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Advocacy groups have weighed in on a lawsuit against the nation’s second-largest for-profit prison provider, arguing in recently filed “friend-of-the-court briefs” that GEO Group Inc.’s alleged practices of relying on cheap and unpaid labor by detained immigrants underscores abuses to this vulnerable community.

Attorneys who filed the lawsuit in 2014 are currently fighting to uphold class certification in the case before the U.S. Court of Appeals for the Tenth Circuit. The U.S. District Court for the District of Colorado in Denver originally certified the class, which could include as many as 60,000 detainees who cycled in and out of the GEO Group-owned Aurora Processing Detention Center in since 2004.

Over the last week, a slew of advocacy organizations, including The Southern Poverty Law Center, Public Citizen and a group of national immigrant rights groups, filed briefs that point to the broader implications of the case — noting issues around human trafficking and the for-profit prison industry. They also discussed the importance of class actions for vulnerable immigrant groups.

This potential class action against GEO, a Republican campaign donor, comes at a time when the $3 billion for-profit prison industry is gaining support from the Trump administration. Earlier this year, U.S. Attorney General Jeff Sessions rescinded guidance from the Obama administration that would have reduced the construction of privately owned prisons.

A separate complaint has also been filed at the Federal Election Commission by the Campaign Legal Center against GEO, claiming the company illegally contributed $225,000 to a pro-Trump PAC during the 2016 election.

And according to reports, the U.S. Department of Justice under President Donald Trump has awarded the GEO Group more federal contracts for private prison facilities.

“This is about the excesses of the private prison system and how it almost invariably led to forced labor and human trafficking,” said David Lopez of Outten & Golden, who represents the plaintiffs in the Aurora case. “This case illustrates why it’s dangerous and they have a built-in system to keep the costs down. Absent of such class actions, who will hold them accountable?”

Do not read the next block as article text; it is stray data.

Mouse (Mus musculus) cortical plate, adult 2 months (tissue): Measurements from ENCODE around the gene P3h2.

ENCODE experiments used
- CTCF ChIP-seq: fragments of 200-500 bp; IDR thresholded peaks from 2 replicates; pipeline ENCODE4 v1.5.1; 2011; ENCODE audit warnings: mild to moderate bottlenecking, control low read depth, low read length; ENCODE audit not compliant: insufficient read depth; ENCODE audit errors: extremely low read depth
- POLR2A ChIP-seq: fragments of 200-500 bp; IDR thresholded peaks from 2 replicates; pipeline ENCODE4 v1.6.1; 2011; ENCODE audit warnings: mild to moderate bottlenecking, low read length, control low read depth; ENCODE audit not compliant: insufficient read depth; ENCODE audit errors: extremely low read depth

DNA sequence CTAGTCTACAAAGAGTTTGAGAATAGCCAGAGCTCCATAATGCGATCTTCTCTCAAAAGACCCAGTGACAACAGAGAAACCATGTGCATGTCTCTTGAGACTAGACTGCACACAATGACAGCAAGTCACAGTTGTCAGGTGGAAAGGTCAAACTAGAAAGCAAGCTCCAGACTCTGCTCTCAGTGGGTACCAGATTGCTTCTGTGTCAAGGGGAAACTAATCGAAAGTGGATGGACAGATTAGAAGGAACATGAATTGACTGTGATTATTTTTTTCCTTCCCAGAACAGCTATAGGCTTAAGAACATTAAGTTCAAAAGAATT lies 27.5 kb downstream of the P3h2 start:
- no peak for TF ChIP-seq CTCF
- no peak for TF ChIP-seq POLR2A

Outten & Golden attorneys this year joined Nashville-based immigration attorney Andrew Free, attorneys for Denver-based advocacy group Towards Justice and Colorado-based attorneys for Milstein Law Office and Meyers Law Office in bringing the suit.

The lawsuit claims that GEO amassed enormous profits through “forced labor” provided to the Aurora prison through a contract with U.S. Immigration and Customs Enforcement.

The suit takes aim at the company’s “sanitation policy” that required ICE detainees to work as janitors without pay under the threat of solitary confinement. It also targets a “voluntary work program” that allegedly paid detainees only $1 a day. Two classes were certified by the Denver federal court that could include between 40,000 to 60,000 laborers that were detained in Aurora over the last 10 years.

The private prison system, and its profit margin, appears to depend upon this type of labor, Free said. He said the case in Colorado is a reflection that such policies and practices affect a wide array of people in the immigration system.

“These policies run directly counter to protections that people have fought hard to apply to all immigrants and workers,” Free said. “How exactly would these staffing plans work if companies were not allowed to use free and nearly free labor of detainees?”

In a statement, GEO responded that the volunteer work program at all of its 143 immigration facilities, as well as the minimum wage rates and standards, are set by the government. The company also said that all of its facilities, including the Aurora center, are “highly rated and provide high-quality services in safe, secure and humane residential environments pursuant to the federal government’s national standards.”

“GEO has consistently, strongly refuted the allegations made in this lawsuit, and we intend to continue to vigorously defend our company against these claims,” the company said in the statement.

Attorneys with Burns, Figa & Will and Norton Rose Fulbright US represent the company in the case.

The Southern Poverty Law Center’s amicus brief targeted the alleged practice of solitary confinement for detainees.

The center called the practice inhumane and pointed to social science research that shows that, “Segregation causes profound psychological harm, including anxiety, hallucinations and self-mutilation, among other symptoms.” It argues that a growing number of courts, and the United Nations, have recognized the practice as inhumane.

Public Citizen, a consumer advocacy organization, and the National Employment Law Project argue in their brief that class actions like this one are critically important tools for seeking justice. The groups say this case brought by former detainees at the Aurora facility is exactly the type of case designed for a class action, given that the members would be foreign nationals, many of whom do not speak English and cannot afford counsel.

“If this case does not proceed as a class action, either the courts will be faced with thousands of lawsuits that rely on identical evidence or, far more likely, the rights of thousands of people with potentially viable claims will go unredressed,” the brief states.

Several advocacy groups, including the National Immigrant Justice Center, the Human Rights Defense Center and the National Immigration Law Center, also argued in a brief that a class action may be the only method for justice for noncitizens in immigration detention trying to assert their legal rights.

“As the district court correctly found, this population faces inherent hurdles, including a lack of education, language barriers, and little or no knowledge of the U.S. court system,” the brief argues.